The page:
How to be more inclusive
ACCA has always strived to ensure that accountancy is a profession open to everyone and that it enables us all to play a full and valuable role in society.
Now many employers also put diversity and inclusion at the heart of their agenda, and look to recruit staff who appreciate diversity and who demonstrate inclusive behaviour.
Do you fulfil those criteria? If not, do you need to tweak your behaviour or your mindset?
Business psychologist Jan P de Jonge explains: ‘Your mindset lives in you; it’s not immediately visible to others. It is a range of thoughts and beliefs that are also influenced by your deeper values and the ideals to which you subscribe. Your mindset influences and shapes your behaviour that others can see.’
He goes on to say it’s therefore clear that if you want your behaviour to be more inclusive, first you need to focus on adjusting your mindset.
How to develop an inclusive mindset
De Jonge believes the first step is to recognise that ‘inclusion’ isn’t just some abstract concept. ‘Are the words that you say to yourself compatible with inclusivity? If so, you’re half-way there.’
Examine and confront your unconscious biases, too.
‘It is human to make assumptions, it’s part of our make-up and how we survive,’ says Lisa Florit, career development coach and mentor at ALTO.
‘These mental short-cuts enable us to navigate the world around us,’ she explains.
This means that we all have unconscious biases – we categorise people without realising it and we prefer one thing, person or group over others based on unsupported prejudices. In fact, medical research proves that
if you are a human being with a brain, you have biases.
Some common unconscious biases are preferences for race and gender. Another common bias is the tendency to connect with others who share similar experiences, interests and views. ‘We feel safe and secure surrounded by people who are like us,’ Florit says.
This leads to thinking that our viewpoint or way of life is simply the best.
‘But just because someone else’s opinion or behaviour is not the same as ours doesn’t mean that it’s wrong or of little value,’ says Florit.
De Jonge says that the best way to help reduce such prejudices is to embrace exposure to differences: different people, unfamiliar cultures and habits. ‘Be open to opinions and values that are unlike yours. Postpone your judgment, too.’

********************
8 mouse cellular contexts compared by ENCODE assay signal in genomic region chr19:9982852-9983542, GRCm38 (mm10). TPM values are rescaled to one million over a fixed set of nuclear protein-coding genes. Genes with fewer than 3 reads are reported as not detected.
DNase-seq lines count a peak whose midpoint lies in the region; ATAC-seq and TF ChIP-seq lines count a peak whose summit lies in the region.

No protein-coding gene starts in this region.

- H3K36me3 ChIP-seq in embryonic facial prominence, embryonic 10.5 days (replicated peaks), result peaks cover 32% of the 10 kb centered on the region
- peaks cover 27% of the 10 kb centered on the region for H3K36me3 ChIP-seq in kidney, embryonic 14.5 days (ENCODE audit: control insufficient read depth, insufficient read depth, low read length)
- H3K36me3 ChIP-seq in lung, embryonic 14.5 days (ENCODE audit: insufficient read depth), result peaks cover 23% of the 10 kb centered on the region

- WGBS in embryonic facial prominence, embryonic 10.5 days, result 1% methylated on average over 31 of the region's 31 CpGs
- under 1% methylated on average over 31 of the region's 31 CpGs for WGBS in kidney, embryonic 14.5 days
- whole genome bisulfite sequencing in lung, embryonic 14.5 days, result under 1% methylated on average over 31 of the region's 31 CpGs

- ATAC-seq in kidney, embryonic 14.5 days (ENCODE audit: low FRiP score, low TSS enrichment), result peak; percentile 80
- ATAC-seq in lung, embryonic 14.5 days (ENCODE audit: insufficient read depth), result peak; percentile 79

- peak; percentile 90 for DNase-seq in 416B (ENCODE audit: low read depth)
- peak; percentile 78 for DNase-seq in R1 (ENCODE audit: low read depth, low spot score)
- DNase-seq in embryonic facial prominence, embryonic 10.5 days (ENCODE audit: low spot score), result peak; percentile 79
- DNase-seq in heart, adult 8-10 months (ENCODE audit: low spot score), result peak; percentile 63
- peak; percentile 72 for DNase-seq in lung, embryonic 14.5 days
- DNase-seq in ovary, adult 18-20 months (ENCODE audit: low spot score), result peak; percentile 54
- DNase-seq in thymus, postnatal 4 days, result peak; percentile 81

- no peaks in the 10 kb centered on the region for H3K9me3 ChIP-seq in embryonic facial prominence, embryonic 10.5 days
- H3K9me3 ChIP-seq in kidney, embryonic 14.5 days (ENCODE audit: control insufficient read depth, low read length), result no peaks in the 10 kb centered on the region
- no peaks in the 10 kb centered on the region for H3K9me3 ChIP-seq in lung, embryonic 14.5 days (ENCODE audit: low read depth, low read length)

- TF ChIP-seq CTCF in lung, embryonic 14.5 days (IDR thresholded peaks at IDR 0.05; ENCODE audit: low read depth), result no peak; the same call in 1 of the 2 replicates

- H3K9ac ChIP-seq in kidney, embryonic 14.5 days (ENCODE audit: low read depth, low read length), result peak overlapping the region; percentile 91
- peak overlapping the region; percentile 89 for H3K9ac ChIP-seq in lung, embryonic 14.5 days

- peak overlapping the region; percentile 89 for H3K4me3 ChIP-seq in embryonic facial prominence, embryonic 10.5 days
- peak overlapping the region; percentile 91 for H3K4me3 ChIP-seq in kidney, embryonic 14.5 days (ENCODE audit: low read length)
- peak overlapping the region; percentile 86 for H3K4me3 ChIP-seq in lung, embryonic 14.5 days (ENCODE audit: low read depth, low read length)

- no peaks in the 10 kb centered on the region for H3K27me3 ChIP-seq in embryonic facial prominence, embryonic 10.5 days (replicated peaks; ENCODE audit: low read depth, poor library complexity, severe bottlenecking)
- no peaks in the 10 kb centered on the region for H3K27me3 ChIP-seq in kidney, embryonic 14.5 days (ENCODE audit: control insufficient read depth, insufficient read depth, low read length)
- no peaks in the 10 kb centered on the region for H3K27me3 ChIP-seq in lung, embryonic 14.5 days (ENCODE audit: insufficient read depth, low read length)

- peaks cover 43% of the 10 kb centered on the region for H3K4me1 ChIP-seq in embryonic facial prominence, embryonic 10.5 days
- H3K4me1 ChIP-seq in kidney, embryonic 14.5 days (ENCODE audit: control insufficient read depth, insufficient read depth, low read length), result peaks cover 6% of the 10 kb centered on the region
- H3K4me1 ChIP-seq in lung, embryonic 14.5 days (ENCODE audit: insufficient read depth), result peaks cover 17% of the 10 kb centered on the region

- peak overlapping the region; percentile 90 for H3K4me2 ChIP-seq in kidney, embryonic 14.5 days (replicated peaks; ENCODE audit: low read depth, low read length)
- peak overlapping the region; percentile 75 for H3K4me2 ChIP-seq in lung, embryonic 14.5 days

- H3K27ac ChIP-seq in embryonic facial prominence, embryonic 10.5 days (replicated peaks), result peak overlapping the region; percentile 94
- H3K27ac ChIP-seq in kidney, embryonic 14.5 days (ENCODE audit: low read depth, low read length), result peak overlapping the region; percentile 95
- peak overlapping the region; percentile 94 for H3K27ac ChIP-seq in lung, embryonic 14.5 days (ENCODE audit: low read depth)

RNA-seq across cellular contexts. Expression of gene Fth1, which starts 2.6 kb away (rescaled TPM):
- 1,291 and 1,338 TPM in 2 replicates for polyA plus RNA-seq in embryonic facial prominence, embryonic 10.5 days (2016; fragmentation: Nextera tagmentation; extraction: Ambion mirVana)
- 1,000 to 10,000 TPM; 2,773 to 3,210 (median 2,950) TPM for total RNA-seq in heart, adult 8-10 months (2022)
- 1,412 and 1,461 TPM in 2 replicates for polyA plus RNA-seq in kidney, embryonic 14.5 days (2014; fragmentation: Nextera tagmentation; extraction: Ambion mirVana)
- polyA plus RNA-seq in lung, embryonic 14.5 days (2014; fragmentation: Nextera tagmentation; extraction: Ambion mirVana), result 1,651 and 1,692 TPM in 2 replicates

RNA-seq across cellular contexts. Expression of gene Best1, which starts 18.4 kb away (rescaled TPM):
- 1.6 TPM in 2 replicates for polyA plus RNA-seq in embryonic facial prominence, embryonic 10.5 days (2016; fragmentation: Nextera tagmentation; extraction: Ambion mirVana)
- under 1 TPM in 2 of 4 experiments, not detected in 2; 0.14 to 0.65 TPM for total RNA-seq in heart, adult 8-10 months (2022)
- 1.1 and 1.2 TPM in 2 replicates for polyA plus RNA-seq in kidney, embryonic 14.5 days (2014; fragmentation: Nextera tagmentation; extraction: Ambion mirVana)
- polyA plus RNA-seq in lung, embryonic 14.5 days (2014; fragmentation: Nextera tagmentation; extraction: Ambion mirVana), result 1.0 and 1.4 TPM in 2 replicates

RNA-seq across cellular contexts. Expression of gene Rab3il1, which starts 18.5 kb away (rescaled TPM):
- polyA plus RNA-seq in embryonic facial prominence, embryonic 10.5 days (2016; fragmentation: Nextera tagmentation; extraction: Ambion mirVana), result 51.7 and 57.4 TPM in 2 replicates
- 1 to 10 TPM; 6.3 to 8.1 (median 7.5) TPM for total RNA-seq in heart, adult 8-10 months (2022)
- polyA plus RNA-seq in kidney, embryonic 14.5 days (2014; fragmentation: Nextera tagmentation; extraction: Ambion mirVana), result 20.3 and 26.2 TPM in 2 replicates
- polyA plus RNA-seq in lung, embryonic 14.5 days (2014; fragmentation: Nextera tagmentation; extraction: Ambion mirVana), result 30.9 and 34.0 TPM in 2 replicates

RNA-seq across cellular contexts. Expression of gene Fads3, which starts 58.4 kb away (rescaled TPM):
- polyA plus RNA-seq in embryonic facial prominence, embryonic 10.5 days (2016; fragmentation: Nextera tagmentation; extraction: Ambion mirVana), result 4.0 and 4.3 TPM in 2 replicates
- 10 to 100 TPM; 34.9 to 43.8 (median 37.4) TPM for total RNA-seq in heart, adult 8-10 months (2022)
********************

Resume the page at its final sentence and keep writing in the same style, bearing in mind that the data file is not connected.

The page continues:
Being inflexible and stuck in your ways also leads to exclusion of other people and their views.
‘You need to recognise that things change and that you must adjust your mindset and adapt your behaviour all the time,’ says Liz Sebag-Montefiore, people development expert at HR consultancy 10Eighty.
Inclusive behaviour at work
Including other people means treating your colleagues with respect based on the notion that everyone is equal.
It means allowing everyone to be true to themselves and not have to conform to stereotypes, says de Jonge.
It also means allowing everyone to have a ‘say’.
Sebag-Montefiore says: ‘People need to be confident they have a voice and a seat at the table – they need to know that they can get involved and contribute, and that their opinions are valued.’
What can you do to ‘include’ your colleagues more?
Florit suggests you question your first impressions and your behaviour towards people. ‘Take a moment to slow down and observe your reactions and the reactions of others.’
De Jonge adds that, when you scrutinise what you said and did, or chose not to do, and the way you went about it, you should ask yourself how welcoming and ‘including’ your behaviour was.
Also, put yourself in other people’s shoes – how might they perceive a given situation? What would their view be? Ask them what they think.
Florit says: ‘Listen carefully to what they say. And I mean, really listen. Often we are not really listening, we are just waiting to speak!’
Help break down barriers to inclusion, too.
‘Talk to your colleagues – how can you make each other feel more valued and respected? What biases and behaviours help or hinder inclusion?’ Sebag-Montefiore suggests.
Always set a good example and be accountable for your own behaviour.
‘Also, demand accountability from others when their behaviour causes people to be, or feel, excluded,’ de Jonge says.
You can also suggest a reverse mentoring scheme. ‘In this way, you can share your perspectives with the more senior colleagues and therefore help make your workplace more inclusive,’ says Florit.
Misconceptions about inclusion
If the assumption is that everyone is equal, does it also mean we are all the same? What about our unique talents? What about ‘standing out from the crowd’? You are so often told the latter is necessary if you want to have a successful professional career.
‘It’s a misconception that inclusion equates having to give up your uniqueness,’ de Jonge says. ‘In fact, inclusion celebrates our individuality and allows multiple identities to coexist.’
Some people perceive inclusion/exclusion to be just about gender, race and cultural background.
‘But it also involves other traits such as age, disability, sexual orientation, marital status, political affiliation, even thinking style,’ Florit says. You need to recognise all these potential unconscious biases to be able to adjust your behaviour and be more inclusive.
Another common misconception is that unconscious bias can be fixed. ‘We can increase our understanding of it and of the impact it has but we cannot fully eradicate it,’ says Florit.
That is why it’s so important to continually ‘check’ your behaviour and make adjustments as and when necessary.
Finally, don’t fall into the trap of thinking that inclusion is solely the responsibility of HR or leadership. ‘We should all contribute to building a culture that champions inclusion in the workplace,’ says Sebag-Montefiore.
Discover what else you can do at ACCA’s Inclusion in action hub
Iwona Tokc-Wilde, journalist
This article was first published in Student Accountant in March 2021